No $20 bills on sidewalks is pretty clear. Also clear is the logic of the efficient markets hypothesis (EMH):  in the race for profit, new information is quickly scooped up and acted on -- and "baked into" asset prices. (To be sure, EMH is also misunderstood by many who bizarrely expect any and all surprises to also be reflected in asset prices.) Also clear is evidence that many investors have accepted the logic of the efficient markets hypothesis and have moved their holdings from stock pickers to index funds.

Stock market prices are the original "big data" -- and an unavoidable temptation for study by finance experts. Slightly less expert are those who look for portentious episodes in daily life (business and other).  Joe Kennedy supposedly got out of the stock market just before the 1929 crash because his shoeshine guy tipped him to buy.

This morning's WSJ includes "Does Anyone Remember How to Make a Subprime Mortgage? ... Brokers willing to learn the lost art of making risky mortgages are in demand again."  Your mileage may vary -- and there are many mortgage markets in the U.S.  But mortgage originators have been able to sell the mortgages they make. And the U.S. government GSE's (Fannie and Freddie) and others who buy them have been known to get bail-outs when things do not work as planned (wished for).

The usual caveats apply.

Monday, June 05, 2017


With all the hand wringing over the Trump withdrawal from the Paris climate accord, it is refreshing and useful to get this short (just over 100 words) and clear statement from Cato.  The accord is at best simply a feel-good measure; at worst it is an awful waste.  More details at this conversation by Nick Gillespie with Bjorn Lomborg.  Perhaps the well worn Paris photo of over a hundred heads of state posing and posturing and smiling smug over their success in reaching the agreement says it best.

So it is ironic that there is so much breast-beating, now that the carpet has been pulled.

For some years, the best and brightest in urban planning have offered a simple solution to urban traffic.  Price parking.  Get one price right.  In fact, it is easier than it sounds because so many places have nearby commercial parking.  The market signals are abundant and easy to find.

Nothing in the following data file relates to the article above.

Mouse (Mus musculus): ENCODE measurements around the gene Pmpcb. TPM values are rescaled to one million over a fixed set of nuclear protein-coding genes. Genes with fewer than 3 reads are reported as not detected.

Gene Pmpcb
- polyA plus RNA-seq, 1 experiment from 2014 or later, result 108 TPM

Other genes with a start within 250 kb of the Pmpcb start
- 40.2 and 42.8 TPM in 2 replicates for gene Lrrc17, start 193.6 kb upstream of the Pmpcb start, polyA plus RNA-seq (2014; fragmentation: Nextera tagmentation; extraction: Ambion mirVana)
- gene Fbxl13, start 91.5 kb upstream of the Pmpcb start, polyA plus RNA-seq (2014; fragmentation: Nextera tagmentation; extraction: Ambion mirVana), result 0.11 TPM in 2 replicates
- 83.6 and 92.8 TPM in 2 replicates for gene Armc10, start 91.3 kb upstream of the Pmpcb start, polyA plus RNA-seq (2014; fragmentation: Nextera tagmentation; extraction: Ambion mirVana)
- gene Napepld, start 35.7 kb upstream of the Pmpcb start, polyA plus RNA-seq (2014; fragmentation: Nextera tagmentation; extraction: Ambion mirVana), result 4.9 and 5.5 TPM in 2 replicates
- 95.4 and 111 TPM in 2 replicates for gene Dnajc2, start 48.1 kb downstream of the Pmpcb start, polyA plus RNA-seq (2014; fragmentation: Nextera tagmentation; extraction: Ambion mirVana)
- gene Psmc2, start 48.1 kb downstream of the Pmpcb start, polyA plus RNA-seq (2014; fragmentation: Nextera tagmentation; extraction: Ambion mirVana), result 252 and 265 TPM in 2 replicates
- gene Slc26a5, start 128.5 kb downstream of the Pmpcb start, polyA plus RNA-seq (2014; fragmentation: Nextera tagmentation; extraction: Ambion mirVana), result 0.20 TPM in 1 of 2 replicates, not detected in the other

But despite the clarity and simplicity, most parking remains under-priced.  And a thousand expensive and impotent "solutions" have been offered instead.  These include expensive parking requirements, expensive transit, expensive bike lanes, expensive HOV lanes, expensive vehicle mandates and subsidies, etc.

The people who cannot get one price right are eager to "fix" climate, health care, education, poverty, hunger, world peace, you name it.  Is there better word than irony?

Sunday, May 28, 2017

Beyond our bubbles

Arnold Kling's The Three Languages of Politics: Talking Across Political Divides may be the best ratio of good ideas to pages of text I have seen. It is a revision and update of his previous book on the same topic.

Most of our political disagreements can be traced to differing favorite narratives. Kling points to three tribes in modern American politics. Progressives emphasize an oppressor vs oppressed angle; Conservatives emphasize a conflict between barbaric vs civilized impulses; Libertarians emphasize a liberty vs coercion axis.  The author applies his model to a number of cases, the Nazi holocaust, tax reform, the Israel-Palestine conflict, etc. to make his case.  It works. Try it on any contentious topic of our day.

Kling favors the third axis but admits that all three must contain a grain or truth. He wants us to discard our favored bubbles and make an effort to understand the axis favored by those with whom we disagree. He prefers that we take the most charitable view we can of the positions of the other tribes. We should spend less effort marshaling motivational arguments; we are not lawyers trying to win a case in court.

A interesting addition to Kling's previous volume is the author's introduction of a fourth axis, "The Donald Trump Phenomenon" -- a populist vs elite axis. He alludes to David Brooks' Bobos and thinks that we are in a Bobo vs anti-Bobo moment.

Partisan divides are sharper than within memory and give Kling a lot of credit for throwing a light on the problem -- as well as some advice on getting outside our bubbles.

Sunday, May 21, 2017

Supply and demand for favors

In Today's NY Times, Robert Shiller writes "How Tales of  'Flippers' Led to a Housing Bubble ... Conventional data aside, narratives show a shifting mentality for quick profits."

In 2008, the explanation was a sudden epidemic of "greed". Now it is "shifting mentality."  So who needs economics? Who needs political economy?

Led by a politicized Fannie and Freddie, lending standards were relaxed in the late 1990s and early 2000s. Low-FICO scores were acceptable. Twenty percent down payments were put aside. Fan/Fred may have been conceived as a way to tap international capital markets to help Americans become home owners.  But why extend this benefit to the purchase and/or guarantee of 2nd and 3rd homes? Were politics involved? This ground has been covered many times.  See, for example, this paper by Calabria.

To be sure, there are always mood swings among buyers, sellers, bankers, etc.  And these interact with the political economy involved.  Let's not ignore supply and demand -- in this case, supply and demand for favors. What passes for housing policy and monetary policy in modern American involves a good dose of supply and demand for favors.

Monday, May 15, 2017

Urban land use

The WSJ includes an interesting piece about urban land use, "A Farm Grow in the City: Startups are leading the way to a future in which more food is grown closer to where people live."

Is it land? Is it capital?  Neither? Aggregation is a problem.

In Conceptualizing Capitalism, Geoffrey Hodgson describe economists' post-1960s scramble to elaborate the idea of capital. "Health capital", "religious capital", etc. He cites 23 variants (p. 191-192). The author wonders which ones are actually alienable -- and therefore analytically useful?